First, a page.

We must do what we conceive to be the right thing, and not bother our heads or burden our souls with whether we are going to be successful.

Sounds good in theory. And most of the time, it is. But...

Remember the days before seat belts? In a crash, people would be catapulted through windscreens. Some of them weren't killed. Passers-by would endeavour to make the victims comfortable. Often by removing a coat or jacket, rolling it up and putting it under the victim's head.

Problem is, that kind of accident can result in broken cervical vertebrae. Moving the victim's head to slip something underneath can make matters worse. The victim, who might otherwise have fully recovered in time (given correct medical treatment), becomes paraplegic, quadruplegic or dead.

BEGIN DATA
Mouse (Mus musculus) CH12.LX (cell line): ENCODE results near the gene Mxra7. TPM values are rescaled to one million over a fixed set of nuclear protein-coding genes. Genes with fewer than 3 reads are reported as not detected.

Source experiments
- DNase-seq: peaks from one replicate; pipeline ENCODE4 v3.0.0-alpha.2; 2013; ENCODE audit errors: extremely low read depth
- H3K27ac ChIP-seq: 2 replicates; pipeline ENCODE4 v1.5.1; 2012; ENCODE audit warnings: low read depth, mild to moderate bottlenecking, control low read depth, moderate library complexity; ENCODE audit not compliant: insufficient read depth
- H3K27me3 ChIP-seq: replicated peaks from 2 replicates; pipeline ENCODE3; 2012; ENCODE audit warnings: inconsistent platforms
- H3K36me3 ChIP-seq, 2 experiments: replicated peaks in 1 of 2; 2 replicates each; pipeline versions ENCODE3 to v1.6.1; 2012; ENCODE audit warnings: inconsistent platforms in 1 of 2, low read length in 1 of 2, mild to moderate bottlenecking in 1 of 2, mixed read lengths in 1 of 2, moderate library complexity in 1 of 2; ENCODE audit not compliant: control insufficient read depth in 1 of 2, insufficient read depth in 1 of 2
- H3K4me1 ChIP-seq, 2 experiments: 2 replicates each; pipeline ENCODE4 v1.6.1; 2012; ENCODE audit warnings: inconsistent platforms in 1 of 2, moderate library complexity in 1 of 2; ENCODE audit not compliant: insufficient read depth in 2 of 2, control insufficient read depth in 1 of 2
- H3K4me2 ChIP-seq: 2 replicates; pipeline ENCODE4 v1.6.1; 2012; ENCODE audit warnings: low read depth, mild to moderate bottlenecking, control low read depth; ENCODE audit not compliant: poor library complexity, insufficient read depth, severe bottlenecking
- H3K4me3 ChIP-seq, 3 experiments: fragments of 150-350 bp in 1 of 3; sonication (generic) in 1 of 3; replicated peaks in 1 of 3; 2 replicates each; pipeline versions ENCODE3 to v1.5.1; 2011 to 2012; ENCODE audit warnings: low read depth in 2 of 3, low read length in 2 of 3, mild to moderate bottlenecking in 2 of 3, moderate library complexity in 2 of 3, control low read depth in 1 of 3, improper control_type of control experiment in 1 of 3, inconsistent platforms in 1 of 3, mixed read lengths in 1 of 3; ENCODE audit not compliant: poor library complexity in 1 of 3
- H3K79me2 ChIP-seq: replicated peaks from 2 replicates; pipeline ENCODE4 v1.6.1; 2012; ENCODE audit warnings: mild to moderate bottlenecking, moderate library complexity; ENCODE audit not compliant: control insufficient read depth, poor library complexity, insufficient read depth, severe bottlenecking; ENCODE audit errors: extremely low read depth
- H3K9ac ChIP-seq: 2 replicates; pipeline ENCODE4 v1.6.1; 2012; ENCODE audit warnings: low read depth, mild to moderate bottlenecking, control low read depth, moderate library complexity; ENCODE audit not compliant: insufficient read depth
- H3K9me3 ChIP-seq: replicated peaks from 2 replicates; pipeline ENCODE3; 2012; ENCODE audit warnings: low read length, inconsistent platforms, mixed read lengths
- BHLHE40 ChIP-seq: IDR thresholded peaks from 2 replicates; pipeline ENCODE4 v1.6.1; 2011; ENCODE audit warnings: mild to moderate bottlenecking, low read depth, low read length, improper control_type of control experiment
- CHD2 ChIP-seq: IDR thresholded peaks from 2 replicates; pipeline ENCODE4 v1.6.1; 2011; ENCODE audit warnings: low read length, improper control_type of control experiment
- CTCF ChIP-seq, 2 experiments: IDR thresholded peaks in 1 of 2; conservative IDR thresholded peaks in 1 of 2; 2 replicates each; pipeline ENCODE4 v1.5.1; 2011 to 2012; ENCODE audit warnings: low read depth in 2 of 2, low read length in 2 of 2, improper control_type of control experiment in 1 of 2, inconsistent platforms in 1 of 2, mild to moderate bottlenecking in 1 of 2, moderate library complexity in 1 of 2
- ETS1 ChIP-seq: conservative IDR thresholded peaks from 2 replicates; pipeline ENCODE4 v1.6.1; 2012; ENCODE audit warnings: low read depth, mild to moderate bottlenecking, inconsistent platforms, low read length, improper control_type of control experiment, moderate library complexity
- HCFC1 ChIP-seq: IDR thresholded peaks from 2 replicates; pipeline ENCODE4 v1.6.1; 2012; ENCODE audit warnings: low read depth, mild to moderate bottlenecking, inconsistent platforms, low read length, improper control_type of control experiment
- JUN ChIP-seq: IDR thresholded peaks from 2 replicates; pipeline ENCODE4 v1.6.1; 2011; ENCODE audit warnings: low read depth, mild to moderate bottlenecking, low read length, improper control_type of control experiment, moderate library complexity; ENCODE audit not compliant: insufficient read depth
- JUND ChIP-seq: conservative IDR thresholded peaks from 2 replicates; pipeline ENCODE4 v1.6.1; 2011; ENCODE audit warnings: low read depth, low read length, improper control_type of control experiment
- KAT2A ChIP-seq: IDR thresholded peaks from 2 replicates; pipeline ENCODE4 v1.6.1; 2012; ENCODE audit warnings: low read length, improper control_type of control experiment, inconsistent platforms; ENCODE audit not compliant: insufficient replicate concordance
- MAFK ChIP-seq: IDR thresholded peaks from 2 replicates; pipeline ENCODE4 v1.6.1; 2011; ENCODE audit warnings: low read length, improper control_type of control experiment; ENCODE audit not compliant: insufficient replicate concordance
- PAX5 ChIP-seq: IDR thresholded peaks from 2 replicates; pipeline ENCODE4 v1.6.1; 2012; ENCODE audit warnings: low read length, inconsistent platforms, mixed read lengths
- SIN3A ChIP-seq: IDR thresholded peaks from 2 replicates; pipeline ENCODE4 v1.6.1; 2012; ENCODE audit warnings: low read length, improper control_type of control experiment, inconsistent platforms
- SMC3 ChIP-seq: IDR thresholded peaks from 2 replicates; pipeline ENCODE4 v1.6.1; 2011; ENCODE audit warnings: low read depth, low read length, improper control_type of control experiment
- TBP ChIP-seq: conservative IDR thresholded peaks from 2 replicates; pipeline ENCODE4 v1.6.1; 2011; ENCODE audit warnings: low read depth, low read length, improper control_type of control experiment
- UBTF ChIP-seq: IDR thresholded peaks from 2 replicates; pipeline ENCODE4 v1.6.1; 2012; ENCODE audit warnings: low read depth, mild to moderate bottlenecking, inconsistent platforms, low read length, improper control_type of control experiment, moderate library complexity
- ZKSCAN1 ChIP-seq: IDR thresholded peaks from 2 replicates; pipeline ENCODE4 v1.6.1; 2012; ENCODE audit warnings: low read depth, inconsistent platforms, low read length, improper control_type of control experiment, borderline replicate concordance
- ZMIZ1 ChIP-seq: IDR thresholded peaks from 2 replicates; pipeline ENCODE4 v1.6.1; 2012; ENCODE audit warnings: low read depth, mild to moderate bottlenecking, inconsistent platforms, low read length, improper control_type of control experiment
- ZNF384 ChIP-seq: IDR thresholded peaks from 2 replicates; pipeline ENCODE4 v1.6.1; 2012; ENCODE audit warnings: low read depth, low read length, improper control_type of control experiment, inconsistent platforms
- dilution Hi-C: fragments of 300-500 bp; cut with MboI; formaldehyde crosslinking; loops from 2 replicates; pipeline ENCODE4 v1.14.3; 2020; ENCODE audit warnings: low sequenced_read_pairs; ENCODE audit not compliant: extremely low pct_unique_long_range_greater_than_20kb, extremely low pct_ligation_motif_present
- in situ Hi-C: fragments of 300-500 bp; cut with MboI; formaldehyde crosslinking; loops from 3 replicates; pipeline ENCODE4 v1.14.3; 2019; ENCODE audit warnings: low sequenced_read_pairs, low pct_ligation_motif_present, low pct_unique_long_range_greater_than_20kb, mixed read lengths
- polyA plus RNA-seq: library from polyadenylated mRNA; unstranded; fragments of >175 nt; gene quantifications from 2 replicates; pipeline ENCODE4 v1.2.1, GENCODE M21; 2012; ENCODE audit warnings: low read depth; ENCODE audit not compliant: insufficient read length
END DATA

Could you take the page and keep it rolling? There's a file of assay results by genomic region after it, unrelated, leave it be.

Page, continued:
Sometimes (not always) attempting to make things better ends up making them worse than if you'd done nothing.

I'll see your Schumacher and raise you "The road to Hell is paved with good intentions."

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handleoclast
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Coat

Does this mean

that they're going to ban Uber autonomous cars?

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handleoclast
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Re: Or GOGEOTHCPTTCOPOROTUOCCWWMBDTBEIOTHIE for short.

Based in Wales?

Too many vowels to be a Welsh word.

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*Thunk* No worries, the UPS should spin up. Oh cool, it's in bypass mode

handleoclast
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Re: Creative Purchase Orders